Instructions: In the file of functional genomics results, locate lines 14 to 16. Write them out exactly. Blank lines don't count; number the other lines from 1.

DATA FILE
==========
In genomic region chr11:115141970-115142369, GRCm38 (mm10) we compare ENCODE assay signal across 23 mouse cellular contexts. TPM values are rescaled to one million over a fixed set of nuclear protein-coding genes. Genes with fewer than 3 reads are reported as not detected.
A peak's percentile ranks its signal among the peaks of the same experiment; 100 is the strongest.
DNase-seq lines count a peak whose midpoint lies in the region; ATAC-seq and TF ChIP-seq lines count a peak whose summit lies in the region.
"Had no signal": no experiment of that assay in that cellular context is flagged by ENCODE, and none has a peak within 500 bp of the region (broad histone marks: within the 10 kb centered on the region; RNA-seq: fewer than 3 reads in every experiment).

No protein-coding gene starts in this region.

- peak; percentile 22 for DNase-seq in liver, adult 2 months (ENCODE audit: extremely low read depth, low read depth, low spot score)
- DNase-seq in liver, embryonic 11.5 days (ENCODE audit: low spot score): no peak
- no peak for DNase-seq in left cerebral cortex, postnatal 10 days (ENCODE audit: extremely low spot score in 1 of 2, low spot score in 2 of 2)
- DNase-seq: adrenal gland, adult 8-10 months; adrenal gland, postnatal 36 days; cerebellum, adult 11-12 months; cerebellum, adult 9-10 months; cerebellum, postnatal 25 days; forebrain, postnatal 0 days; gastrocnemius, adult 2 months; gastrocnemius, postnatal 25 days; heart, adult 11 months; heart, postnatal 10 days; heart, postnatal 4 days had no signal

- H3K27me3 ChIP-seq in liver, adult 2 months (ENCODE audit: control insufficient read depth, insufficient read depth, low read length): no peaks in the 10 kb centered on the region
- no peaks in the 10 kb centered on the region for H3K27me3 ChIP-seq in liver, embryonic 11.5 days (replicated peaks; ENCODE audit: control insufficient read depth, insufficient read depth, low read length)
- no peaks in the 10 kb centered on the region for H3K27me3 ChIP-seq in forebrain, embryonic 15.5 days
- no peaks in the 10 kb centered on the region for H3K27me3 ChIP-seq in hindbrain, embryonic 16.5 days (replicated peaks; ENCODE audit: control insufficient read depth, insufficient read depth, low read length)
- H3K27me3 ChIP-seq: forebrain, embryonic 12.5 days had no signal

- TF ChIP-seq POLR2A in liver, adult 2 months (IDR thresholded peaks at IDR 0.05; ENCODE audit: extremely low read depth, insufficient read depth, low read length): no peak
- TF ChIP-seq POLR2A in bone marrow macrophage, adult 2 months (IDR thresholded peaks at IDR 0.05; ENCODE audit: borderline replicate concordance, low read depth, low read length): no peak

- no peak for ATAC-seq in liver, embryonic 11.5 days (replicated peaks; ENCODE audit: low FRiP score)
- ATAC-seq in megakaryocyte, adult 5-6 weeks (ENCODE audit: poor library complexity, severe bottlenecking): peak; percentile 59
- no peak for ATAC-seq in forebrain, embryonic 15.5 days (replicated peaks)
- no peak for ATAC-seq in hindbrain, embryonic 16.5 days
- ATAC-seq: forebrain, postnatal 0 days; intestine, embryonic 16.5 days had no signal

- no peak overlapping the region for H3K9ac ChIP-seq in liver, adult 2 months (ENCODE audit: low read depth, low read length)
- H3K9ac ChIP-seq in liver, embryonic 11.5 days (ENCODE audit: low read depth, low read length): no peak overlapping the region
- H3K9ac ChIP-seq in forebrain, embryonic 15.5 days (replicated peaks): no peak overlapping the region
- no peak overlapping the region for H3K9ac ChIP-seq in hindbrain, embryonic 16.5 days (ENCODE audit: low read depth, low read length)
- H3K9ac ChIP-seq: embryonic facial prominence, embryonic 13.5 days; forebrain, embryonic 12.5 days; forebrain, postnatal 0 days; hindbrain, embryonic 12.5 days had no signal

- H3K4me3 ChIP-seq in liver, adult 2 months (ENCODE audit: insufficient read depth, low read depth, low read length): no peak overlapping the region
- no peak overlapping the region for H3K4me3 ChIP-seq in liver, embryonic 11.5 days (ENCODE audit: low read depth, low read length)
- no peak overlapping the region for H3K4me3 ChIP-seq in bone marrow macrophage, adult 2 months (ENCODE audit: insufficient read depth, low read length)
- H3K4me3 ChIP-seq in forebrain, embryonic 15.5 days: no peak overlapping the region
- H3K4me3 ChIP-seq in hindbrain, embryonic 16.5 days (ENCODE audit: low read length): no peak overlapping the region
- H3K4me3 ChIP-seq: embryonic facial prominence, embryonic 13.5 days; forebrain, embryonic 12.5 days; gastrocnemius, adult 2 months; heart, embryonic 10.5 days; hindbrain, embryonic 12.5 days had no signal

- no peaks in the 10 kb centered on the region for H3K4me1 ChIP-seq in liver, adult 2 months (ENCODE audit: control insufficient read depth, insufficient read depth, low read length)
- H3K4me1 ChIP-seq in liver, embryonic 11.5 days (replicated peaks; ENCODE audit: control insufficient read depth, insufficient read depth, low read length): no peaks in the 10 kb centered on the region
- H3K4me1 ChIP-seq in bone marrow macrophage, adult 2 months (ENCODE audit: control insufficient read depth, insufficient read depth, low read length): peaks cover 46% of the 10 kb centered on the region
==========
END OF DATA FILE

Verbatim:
- H3K27me3 ChIP-seq: forebrain, embryonic 12.5 days had no signal

- TF ChIP-seq POLR2A in liver, adult 2 months (IDR thresholded peaks at IDR 0.05; ENCODE audit: extremely low read depth, insufficient read depth, low read length): no peak
- TF ChIP-seq POLR2A in bone marrow macrophage, adult 2 months (IDR thresholded peaks at IDR 0.05; ENCODE audit: borderline replicate concordance, low read depth, low read length): no peak